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Reference Number GR/T03314/01
Title Optimised Efficiency of Thin Film Photovoltaic Device
Status Completed
Energy Categories RENEWABLE ENERGY SOURCES(Solar Energy, Photovoltaics) 100%;
Research Types Basic and strategic applied research 100%
Science and Technology Fields ENGINEERING AND TECHNOLOGY (Electrical and Electronic Engineering) 100%
UKERC Cross Cutting Characterisation Not Cross-cutting 100%
Principal Investigator Dr R Gottschalg
No email address given
Electronic and Electrical Engineering
Loughborough University
Award Type Standard
Funding Source EPSRC
Start Date 01 January 2005
End Date 31 December 2007
Duration 36 months
Total Grant Value £208,710
Industrial Sectors Energy
Region East Midlands
Programme Materials, Mechanical and Medical Eng
 
Investigators Principal Investigator Dr R Gottschalg , Electronic and Electrical Engineering, Loughborough University (100.000%)
Web Site
Objectives
Abstract A major obstacle when producing high efficiency, integrally connected thin film solar cells is the inhomogeneity in the deposition. For example, if one small area on one cell of a 1 m x 1 m module (with typically around 70-100 cells integrally connected cells) causes this cell to perform 10% worse than the other cells, the whole module will perform 10% worse, i.e. a small inhomogeneity affecting about 1 % of the area can result in 10% efficiency losses.The aim of this project is to work to develop methods to investigate these inhomogeneities and increase the understanding and the quantification of such spatial inhomogeneities. Particularly problematic are the new, high-efficiency multi-junction cells, i.e. devices where two or more cells are stacked on top of each other which are integrally connected. Measurements of spatial properties will typically be affected by both cells or by the less well produced one within the stack. The project will develop a measurement system capable of mapping the spatial production quality for each junction separately. Secondly, the project will develop the science behind the measurement system to make it a useful tool for the investigation of production quality.Few techniques exist to map production quality. One of them, Laser-Beam-Induced-Current (LBIC) mapping has the potential to be a non-destructive technique for multi-junction devices. Applying appropriate bias illumination and using a carefully chosen laser will allow to exite each junction separately. The approach is similar to the measurement of the spectral response of multi-junction devices. It was shown that it is possible to measure integrally interconnected modules by other groups, but the investigation of multi-junction devices is realised nowhere in the world.A system capable of measuring single-junction cells of a size up to 1.2m x1.2m is currently commissioned at CREST. This grant will enable the extension of this system to multi-junctions. Ina second stage, the system will be extended to measure spatially resolved I-V characteristics. The science required in identifying a range of production problems will be developed Vs part of this proposal. Samples needed for this undertaking will be delivered by the industrial collaborators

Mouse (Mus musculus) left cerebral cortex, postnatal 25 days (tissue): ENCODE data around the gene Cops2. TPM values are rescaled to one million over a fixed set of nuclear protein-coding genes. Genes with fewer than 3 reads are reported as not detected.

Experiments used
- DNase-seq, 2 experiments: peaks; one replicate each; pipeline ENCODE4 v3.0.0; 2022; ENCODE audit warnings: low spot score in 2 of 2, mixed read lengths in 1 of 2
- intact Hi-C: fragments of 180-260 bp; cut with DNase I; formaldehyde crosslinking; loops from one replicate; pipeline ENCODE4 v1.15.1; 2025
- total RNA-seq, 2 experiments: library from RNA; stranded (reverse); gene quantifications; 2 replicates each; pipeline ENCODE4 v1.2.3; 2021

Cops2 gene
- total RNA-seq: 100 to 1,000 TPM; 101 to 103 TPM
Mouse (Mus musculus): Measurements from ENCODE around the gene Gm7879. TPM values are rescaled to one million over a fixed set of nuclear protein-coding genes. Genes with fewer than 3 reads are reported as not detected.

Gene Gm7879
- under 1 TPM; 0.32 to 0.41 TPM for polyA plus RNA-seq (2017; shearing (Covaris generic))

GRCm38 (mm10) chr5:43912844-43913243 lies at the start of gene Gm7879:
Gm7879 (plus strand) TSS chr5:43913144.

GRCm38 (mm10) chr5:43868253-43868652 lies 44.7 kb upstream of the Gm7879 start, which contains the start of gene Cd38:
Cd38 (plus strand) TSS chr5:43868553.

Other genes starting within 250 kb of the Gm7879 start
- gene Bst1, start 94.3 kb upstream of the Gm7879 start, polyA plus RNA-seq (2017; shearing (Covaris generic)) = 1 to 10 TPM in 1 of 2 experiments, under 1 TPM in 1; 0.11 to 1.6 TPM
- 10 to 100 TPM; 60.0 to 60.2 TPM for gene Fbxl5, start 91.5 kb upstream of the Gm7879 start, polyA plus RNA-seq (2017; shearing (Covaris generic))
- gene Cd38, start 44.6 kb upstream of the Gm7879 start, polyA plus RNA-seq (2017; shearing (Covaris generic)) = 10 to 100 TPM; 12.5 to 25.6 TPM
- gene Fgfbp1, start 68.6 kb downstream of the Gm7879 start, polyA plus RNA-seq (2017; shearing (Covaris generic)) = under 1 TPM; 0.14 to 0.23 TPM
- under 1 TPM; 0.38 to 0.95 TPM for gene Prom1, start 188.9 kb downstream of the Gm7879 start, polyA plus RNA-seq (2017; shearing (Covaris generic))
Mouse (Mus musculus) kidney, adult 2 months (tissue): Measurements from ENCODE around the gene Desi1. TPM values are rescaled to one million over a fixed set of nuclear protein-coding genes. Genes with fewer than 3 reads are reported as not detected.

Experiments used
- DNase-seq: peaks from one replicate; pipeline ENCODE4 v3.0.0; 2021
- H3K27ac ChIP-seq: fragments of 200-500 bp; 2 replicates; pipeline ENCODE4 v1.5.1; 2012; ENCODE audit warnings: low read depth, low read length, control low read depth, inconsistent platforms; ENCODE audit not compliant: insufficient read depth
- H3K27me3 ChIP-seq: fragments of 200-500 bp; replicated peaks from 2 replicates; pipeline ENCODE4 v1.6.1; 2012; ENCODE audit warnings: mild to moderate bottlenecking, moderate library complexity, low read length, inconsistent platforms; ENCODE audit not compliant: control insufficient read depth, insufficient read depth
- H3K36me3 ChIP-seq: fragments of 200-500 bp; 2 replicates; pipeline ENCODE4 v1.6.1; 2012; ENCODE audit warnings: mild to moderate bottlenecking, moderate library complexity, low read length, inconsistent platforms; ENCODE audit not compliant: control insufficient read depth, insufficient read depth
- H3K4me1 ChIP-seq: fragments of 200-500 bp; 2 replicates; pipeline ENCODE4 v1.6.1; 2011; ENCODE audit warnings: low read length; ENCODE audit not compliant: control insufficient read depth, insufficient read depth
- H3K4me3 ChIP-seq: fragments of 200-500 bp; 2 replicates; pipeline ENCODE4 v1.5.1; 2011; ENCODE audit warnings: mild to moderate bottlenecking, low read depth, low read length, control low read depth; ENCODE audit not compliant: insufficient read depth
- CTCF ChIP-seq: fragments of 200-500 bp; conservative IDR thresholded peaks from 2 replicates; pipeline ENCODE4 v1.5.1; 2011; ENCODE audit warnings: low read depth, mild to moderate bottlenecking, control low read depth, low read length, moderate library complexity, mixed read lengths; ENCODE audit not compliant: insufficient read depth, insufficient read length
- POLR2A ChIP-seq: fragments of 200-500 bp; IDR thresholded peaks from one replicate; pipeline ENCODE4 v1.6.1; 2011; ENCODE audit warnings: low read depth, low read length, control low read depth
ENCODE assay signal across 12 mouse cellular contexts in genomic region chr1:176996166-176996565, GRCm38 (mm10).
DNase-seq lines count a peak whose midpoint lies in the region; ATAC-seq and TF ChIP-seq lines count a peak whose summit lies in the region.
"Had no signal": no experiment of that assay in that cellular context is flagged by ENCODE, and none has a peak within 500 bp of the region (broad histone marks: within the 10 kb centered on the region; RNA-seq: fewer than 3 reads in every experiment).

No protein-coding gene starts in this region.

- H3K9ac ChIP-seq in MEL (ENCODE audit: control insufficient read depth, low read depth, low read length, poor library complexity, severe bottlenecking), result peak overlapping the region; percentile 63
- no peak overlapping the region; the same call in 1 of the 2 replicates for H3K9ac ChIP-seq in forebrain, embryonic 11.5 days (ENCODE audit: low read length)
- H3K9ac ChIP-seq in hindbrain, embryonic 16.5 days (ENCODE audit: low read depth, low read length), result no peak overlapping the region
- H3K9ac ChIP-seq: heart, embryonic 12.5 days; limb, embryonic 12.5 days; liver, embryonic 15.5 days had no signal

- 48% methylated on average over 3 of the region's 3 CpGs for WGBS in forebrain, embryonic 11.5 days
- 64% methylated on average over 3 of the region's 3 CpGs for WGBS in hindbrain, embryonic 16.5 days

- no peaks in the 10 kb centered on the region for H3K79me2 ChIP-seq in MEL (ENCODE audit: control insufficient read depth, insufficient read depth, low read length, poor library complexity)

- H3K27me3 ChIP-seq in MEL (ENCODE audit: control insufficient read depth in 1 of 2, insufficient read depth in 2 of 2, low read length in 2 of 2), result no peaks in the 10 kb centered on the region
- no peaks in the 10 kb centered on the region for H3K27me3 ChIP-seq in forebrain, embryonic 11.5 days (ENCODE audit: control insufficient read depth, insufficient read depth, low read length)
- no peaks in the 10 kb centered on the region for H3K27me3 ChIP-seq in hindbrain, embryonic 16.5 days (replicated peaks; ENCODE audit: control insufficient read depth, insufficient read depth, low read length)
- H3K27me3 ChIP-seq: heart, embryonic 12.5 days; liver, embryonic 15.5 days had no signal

Publications (none)
Final Report (none)
Added to Database 01/01/07